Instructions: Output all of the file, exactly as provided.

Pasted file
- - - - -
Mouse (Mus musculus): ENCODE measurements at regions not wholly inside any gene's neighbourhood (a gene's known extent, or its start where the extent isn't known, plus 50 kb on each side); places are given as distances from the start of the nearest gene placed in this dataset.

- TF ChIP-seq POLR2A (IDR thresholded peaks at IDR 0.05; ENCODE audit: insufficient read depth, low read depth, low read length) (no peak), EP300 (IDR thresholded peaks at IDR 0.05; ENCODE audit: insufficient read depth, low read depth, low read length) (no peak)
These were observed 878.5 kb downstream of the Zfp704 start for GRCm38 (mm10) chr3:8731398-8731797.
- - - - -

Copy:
Mouse (Mus musculus): ENCODE measurements at regions not wholly inside any gene's neighbourhood (a gene's known extent, or its start where the extent isn't known, plus 50 kb on each side); places are given as distances from the start of the nearest gene placed in this dataset.

- TF ChIP-seq POLR2A (IDR thresholded peaks at IDR 0.05; ENCODE audit: insufficient read depth, low read depth, low read length) (no peak), EP300 (IDR thresholded peaks at IDR 0.05; ENCODE audit: insufficient read depth, low read depth, low read length) (no peak)
These were observed 878.5 kb downstream of the Zfp704 start for GRCm38 (mm10) chr3:8731398-8731797.